As companies reduce office-space requirements to accommodate staff more likely to work from home, tenants are starting to demand spaces that more ably accommodate flexible working and the renewed focus on wellbeing in the workplace.
Within the office market, this has resulted in greater competition between landlords to attract tenants and a heightened need to provide high-quality spaces. It is, therefore, vital to quantify the current and future performance of new and existing offices. One option for measuring this is through post-occupancy evaluation (POE).
POE is a way of gathering feedback, often used on more subjective elements such as thermal comfort. The focus can be on numerous aspects, including technical performance (systems or materials), environmental performance (energy, waste, water use), organisational, social or economic performance.
With a POE, quality design can be justified quantitatively and monetised. Similarly, POEs can measure how the building contributes to productivity through design and environmental conditions.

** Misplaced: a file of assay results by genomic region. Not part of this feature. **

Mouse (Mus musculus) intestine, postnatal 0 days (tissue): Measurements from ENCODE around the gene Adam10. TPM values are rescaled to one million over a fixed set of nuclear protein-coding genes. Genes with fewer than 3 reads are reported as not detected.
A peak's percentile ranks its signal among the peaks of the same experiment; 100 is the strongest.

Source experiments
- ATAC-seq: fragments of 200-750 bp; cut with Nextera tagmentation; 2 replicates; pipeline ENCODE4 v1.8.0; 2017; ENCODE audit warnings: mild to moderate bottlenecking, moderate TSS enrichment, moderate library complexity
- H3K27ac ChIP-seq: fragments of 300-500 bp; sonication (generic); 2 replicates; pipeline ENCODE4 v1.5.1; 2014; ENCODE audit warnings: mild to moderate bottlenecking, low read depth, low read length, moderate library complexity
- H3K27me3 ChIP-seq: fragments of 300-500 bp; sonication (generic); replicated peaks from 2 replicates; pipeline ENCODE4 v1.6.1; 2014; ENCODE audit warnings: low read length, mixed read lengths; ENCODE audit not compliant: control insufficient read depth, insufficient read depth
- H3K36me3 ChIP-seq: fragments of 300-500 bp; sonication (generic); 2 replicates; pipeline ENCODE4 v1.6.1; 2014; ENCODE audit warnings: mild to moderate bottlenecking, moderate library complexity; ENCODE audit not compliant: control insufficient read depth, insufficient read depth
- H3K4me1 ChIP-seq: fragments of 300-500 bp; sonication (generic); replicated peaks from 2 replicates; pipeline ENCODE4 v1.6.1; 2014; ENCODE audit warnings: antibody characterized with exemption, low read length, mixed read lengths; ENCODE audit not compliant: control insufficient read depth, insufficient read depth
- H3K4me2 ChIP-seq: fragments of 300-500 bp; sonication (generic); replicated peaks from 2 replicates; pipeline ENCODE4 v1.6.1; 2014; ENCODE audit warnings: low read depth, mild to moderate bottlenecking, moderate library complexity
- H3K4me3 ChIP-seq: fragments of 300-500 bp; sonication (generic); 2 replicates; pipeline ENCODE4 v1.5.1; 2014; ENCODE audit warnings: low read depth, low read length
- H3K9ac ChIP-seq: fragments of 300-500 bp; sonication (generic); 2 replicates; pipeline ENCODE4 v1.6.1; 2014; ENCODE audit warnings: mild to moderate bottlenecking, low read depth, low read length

NABERS UK, a system for rating the energy efficiency of office buildings, places the onus on landlords to reduce energy alongside the industry’s push towards net zero carbon. So, enabling behaviour change among tenants to reduce their environmental impact is of paramount importance. Carrying out a POE can achieve just that, by enhancing awareness of sustainable features and making staff more conscious of existing policies such as recycling and switching devices off when not in use.
It is recommended that a POE be carried out a minimum of one year after occupation, preferably alongside an evaluation pre-occupation and five years post. This will provide qualitative evidence on how the design performed, what was effective and what was not.
This may seem like a long process, but as a landlord, building a portfolio of evaluations allows you to learn lessons and provide an effective narrative to attract and retain tenants.
Curtis Gubb is senior sustainability consultant at Cundall